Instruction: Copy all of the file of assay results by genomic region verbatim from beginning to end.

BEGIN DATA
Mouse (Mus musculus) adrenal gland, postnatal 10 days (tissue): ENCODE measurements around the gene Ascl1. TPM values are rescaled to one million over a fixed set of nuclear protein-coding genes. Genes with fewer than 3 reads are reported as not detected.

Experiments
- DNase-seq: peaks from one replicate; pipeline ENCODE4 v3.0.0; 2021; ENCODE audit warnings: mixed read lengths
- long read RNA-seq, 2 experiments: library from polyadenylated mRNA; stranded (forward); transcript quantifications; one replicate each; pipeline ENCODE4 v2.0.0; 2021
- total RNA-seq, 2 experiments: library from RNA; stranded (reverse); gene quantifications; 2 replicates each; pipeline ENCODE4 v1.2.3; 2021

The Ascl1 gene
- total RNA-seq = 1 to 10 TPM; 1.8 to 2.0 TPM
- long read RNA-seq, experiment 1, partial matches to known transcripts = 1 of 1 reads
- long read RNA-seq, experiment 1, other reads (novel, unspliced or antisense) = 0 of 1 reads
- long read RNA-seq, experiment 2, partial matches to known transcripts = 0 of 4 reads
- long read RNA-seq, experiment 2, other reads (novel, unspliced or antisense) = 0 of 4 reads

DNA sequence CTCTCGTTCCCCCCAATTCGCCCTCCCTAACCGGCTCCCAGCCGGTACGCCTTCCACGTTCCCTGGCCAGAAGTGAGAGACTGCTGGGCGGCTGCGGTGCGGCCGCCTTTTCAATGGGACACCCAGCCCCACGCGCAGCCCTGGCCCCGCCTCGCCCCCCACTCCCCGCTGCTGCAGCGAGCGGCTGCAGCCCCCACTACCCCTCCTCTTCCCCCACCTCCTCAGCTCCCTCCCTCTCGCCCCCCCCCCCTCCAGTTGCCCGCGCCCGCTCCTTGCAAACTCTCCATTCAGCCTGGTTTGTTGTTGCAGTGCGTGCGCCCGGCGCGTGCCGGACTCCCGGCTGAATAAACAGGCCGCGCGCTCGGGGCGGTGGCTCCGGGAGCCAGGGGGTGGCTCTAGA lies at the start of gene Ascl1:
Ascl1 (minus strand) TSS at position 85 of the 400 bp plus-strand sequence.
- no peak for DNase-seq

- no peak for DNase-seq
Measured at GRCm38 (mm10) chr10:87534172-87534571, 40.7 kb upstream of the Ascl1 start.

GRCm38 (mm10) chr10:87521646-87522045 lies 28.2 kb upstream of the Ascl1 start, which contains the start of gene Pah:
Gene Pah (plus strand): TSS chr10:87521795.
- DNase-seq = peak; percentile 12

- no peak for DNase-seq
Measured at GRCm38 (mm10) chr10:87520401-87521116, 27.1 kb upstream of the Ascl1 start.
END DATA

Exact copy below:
Mouse (Mus musculus) adrenal gland, postnatal 10 days (tissue): ENCODE measurements around the gene Ascl1. TPM values are rescaled to one million over a fixed set of nuclear protein-coding genes. Genes with fewer than 3 reads are reported as not detected.

Experiments
- DNase-seq: peaks from one replicate; pipeline ENCODE4 v3.0.0; 2021; ENCODE audit warnings: mixed read lengths
- long read RNA-seq, 2 experiments: library from polyadenylated mRNA; stranded (forward); transcript quantifications; one replicate each; pipeline ENCODE4 v2.0.0; 2021
- total RNA-seq, 2 experiments: library from RNA; stranded (reverse); gene quantifications; 2 replicates each; pipeline ENCODE4 v1.2.3; 2021

The Ascl1 gene
- total RNA-seq = 1 to 10 TPM; 1.8 to 2.0 TPM
- long read RNA-seq, experiment 1, partial matches to known transcripts = 1 of 1 reads
- long read RNA-seq, experiment 1, other reads (novel, unspliced or antisense) = 0 of 1 reads
- long read RNA-seq, experiment 2, partial matches to known transcripts = 0 of 4 reads
- long read RNA-seq, experiment 2, other reads (novel, unspliced or antisense) = 0 of 4 reads

DNA sequence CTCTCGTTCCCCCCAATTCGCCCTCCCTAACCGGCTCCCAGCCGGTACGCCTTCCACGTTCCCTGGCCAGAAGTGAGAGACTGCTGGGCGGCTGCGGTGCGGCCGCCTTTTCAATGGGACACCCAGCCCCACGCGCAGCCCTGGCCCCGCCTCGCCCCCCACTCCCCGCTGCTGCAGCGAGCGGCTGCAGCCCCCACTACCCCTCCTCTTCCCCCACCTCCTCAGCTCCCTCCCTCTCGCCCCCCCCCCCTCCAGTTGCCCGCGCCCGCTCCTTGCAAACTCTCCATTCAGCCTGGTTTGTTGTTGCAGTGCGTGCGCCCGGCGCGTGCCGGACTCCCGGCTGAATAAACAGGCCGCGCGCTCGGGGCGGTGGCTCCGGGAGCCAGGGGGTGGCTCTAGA lies at the start of gene Ascl1:
Ascl1 (minus strand) TSS at position 85 of the 400 bp plus-strand sequence.
- no peak for DNase-seq

- no peak for DNase-seq
Measured at GRCm38 (mm10) chr10:87534172-87534571, 40.7 kb upstream of the Ascl1 start.

GRCm38 (mm10) chr10:87521646-87522045 lies 28.2 kb upstream of the Ascl1 start, which contains the start of gene Pah:
Gene Pah (plus strand): TSS chr10:87521795.
- DNase-seq = peak; percentile 12

- no peak for DNase-seq
Measured at GRCm38 (mm10) chr10:87520401-87521116, 27.1 kb upstream of the Ascl1 start.